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Colors of the cage

Colors of the cage

Memoirs of an Indian Prison, Common Notions 2021

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by Arun Ferreira, with an Introduction by Siddhartha Deb

“Arun Ferreira gives us a clear-eyed, unsentimental account of custodial torture, years of imprisonment on false cases and the flagrant violation of procedure that passes as the Rule of Law. His experience is shared by tens of thousands of our fellow countrymen and women, most of whom do not have access to lawyers or legal aid. This country needs many more books like this one.

Arundhati Roy

A powerful eyewitness account of life in an Indian prison shows how abolition is necessary to achieve a democratic transformation of society. 

In May 2007, Arun Ferreira, a democratic rights activist, was picked up at a railway station in western India, detained by the court, and condemned to prison for an expanding list of crimes: criminal conspiracy, murder, possession of arms, and rioting, among others added during his detention. 

In one of the most notorious prisons in India, Arun Ferreira was constantly abused and tortured. Over the next several years, each of the ten cases slapped against him fell apart. At long last, Ferreira was acquitted of all charges. As he exited the prison, moments away from freedom, he was rearrested by plainclothes police. He never got to glimpse his family waiting for him just outside the prison gates.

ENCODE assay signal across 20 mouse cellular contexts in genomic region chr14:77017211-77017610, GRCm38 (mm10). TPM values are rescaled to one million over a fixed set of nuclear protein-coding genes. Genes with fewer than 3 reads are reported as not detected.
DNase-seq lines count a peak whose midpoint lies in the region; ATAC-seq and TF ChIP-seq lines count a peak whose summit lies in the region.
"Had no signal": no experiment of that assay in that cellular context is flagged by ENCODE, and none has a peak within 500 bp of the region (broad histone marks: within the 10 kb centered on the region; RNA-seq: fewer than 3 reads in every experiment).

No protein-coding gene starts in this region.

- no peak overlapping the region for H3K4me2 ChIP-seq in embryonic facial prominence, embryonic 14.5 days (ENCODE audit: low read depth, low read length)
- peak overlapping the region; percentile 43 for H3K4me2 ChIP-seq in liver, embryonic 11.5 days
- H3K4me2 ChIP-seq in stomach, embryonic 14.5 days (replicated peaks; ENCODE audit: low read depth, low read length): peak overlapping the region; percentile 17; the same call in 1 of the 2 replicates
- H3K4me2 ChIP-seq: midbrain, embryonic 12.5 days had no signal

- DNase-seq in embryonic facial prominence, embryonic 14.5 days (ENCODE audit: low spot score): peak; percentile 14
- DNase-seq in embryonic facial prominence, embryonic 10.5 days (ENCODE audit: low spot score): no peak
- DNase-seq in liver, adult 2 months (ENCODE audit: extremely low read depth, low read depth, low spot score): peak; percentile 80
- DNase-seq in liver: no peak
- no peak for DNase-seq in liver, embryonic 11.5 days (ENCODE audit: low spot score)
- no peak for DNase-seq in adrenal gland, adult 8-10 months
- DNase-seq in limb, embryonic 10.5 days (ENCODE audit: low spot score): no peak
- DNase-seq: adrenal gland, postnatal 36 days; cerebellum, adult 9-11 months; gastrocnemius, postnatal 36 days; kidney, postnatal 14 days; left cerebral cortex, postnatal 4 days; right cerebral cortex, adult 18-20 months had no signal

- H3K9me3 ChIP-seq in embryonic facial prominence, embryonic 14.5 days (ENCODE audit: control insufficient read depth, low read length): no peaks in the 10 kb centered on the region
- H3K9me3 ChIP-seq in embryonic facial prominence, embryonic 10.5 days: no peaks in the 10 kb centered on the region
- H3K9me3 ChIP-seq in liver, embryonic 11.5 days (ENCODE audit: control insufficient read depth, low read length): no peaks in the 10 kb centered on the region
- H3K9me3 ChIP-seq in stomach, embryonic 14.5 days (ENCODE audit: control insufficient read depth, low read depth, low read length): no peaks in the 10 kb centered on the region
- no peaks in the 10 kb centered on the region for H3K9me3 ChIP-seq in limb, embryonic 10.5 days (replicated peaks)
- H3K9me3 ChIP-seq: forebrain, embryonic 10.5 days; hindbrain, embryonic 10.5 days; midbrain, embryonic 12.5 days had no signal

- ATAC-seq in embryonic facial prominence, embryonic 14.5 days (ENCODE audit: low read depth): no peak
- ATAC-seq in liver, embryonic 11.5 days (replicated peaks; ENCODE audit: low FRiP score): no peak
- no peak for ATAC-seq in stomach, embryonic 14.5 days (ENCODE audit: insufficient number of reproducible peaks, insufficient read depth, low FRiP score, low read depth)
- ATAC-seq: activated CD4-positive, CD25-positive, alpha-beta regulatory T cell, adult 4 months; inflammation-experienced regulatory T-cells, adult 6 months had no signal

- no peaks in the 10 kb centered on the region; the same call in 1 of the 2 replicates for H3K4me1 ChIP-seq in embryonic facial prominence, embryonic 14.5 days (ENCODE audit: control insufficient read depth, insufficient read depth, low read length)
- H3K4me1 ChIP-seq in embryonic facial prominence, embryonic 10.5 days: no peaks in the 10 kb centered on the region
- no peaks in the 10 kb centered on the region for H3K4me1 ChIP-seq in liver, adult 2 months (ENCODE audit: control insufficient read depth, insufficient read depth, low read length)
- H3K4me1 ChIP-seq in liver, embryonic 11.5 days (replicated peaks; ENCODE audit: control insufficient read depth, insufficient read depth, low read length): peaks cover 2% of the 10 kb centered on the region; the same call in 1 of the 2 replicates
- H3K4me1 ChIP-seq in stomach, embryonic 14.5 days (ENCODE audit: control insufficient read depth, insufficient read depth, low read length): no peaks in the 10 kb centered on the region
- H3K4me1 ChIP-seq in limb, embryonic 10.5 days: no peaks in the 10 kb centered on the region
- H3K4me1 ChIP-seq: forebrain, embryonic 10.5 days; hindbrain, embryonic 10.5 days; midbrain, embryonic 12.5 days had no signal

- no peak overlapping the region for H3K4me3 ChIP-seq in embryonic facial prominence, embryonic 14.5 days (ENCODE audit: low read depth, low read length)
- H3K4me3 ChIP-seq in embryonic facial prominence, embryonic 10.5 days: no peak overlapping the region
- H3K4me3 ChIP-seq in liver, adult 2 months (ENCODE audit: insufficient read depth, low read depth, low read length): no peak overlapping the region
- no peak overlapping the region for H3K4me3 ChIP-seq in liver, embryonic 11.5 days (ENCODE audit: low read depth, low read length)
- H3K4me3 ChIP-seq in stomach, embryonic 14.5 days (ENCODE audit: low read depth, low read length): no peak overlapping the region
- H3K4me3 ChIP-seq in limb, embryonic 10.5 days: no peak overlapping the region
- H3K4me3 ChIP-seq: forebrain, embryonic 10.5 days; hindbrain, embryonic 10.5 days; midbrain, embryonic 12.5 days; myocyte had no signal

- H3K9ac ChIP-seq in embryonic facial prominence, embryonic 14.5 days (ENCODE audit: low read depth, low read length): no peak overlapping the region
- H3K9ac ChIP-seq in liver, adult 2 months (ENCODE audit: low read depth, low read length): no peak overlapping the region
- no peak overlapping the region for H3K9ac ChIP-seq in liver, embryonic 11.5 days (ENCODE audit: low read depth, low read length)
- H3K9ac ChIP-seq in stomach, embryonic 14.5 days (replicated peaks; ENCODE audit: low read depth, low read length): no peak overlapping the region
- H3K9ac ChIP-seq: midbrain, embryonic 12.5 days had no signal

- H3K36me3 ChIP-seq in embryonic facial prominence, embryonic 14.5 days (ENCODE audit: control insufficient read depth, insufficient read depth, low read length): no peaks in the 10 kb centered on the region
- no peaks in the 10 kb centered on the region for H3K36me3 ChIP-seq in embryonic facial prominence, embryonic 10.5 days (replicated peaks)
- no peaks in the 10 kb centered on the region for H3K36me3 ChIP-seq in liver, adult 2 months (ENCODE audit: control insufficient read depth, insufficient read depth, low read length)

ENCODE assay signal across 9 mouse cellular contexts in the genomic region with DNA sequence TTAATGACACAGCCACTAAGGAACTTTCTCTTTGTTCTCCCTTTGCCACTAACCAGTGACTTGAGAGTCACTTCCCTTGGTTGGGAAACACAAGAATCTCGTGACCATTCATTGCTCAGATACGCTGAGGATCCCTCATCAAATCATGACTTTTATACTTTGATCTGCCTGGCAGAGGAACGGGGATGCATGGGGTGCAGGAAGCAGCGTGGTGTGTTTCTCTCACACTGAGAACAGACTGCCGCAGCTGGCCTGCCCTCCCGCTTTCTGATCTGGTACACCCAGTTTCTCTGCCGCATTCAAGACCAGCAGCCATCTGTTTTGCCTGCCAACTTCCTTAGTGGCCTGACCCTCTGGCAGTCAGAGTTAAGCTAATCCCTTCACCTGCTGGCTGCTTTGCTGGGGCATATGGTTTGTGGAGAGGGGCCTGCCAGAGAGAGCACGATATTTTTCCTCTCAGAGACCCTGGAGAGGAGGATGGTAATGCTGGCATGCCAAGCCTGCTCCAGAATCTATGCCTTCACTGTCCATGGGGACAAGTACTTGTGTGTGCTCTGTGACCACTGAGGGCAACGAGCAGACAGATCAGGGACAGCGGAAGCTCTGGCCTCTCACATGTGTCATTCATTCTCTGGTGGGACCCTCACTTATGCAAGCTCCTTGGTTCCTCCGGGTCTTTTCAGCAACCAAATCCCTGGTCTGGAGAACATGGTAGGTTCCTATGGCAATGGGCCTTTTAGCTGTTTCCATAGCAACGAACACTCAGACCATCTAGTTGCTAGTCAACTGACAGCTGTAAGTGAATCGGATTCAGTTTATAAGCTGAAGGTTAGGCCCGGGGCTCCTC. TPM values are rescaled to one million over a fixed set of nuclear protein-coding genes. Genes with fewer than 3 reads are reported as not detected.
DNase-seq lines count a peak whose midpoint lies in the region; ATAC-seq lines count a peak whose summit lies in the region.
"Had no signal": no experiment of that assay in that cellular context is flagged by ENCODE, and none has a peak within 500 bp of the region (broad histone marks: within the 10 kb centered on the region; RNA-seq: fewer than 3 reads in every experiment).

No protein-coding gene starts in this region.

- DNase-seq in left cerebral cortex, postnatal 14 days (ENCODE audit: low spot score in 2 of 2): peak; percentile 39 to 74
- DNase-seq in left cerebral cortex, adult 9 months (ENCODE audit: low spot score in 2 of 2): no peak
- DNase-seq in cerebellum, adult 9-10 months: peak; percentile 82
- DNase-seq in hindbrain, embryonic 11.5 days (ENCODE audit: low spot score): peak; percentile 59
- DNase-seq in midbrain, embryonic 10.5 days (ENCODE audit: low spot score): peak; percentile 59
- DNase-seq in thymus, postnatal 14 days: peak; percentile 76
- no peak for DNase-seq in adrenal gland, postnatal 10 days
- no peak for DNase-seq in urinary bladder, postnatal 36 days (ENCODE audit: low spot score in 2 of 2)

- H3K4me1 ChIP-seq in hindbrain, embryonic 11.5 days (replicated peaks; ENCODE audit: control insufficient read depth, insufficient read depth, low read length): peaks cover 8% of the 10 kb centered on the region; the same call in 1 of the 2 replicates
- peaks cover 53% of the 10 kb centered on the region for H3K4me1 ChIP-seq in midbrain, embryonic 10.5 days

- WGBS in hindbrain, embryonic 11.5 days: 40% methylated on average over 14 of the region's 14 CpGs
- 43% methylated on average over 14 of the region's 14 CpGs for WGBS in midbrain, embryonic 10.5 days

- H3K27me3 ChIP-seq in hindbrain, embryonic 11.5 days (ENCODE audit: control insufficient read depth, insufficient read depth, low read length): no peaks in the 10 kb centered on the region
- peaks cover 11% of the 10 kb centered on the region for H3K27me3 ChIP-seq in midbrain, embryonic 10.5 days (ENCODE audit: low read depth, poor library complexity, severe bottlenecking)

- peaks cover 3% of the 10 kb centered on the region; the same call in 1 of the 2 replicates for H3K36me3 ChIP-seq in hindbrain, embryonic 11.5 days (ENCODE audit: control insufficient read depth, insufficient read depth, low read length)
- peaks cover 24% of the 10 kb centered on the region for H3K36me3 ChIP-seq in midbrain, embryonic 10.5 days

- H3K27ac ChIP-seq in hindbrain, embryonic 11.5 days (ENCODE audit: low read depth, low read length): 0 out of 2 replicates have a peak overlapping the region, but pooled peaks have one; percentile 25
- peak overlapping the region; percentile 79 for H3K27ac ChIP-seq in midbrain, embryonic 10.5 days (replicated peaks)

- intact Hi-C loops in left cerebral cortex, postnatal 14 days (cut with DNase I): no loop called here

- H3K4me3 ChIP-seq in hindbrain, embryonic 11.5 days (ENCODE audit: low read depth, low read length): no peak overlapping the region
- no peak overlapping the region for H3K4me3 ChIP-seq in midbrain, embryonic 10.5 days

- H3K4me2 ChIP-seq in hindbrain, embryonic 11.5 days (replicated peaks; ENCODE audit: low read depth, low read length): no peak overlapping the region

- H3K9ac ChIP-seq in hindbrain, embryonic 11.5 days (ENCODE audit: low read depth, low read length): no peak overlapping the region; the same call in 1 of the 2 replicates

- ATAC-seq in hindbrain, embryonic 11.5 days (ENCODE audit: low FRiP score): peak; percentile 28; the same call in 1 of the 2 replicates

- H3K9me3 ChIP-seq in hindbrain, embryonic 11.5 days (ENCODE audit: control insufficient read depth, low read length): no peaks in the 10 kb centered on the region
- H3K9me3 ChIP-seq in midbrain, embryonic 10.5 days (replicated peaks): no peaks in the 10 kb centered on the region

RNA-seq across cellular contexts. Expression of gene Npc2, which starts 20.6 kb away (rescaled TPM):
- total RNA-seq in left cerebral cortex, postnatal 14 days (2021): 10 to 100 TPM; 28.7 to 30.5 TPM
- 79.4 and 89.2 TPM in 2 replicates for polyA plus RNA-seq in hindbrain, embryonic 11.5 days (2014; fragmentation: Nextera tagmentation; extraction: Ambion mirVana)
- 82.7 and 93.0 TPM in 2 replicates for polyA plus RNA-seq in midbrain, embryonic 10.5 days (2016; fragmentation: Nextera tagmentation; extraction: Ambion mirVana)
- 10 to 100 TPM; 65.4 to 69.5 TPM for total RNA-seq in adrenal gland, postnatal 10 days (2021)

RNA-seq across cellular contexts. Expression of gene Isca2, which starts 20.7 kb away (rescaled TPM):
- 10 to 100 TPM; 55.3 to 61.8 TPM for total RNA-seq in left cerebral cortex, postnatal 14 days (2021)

In stark and riveting detail, Ferreira recounts the horrors he faced in prison—torture, beatings, the general air of hopelessness—and the small consolations that kept hope alive—strikes and solidarity among inmates. His memoir is a timely reminder that across the globe policing and incarceration are institutions in desperate need of being dismantled.

A political prisoner reveals the horrors he faced in prison and describes how countless others are facing similar situations all around India. This book is an eye-witness account of life in an Indian prison and the need for its abolition as part of a real democratic transformation of Indian society.

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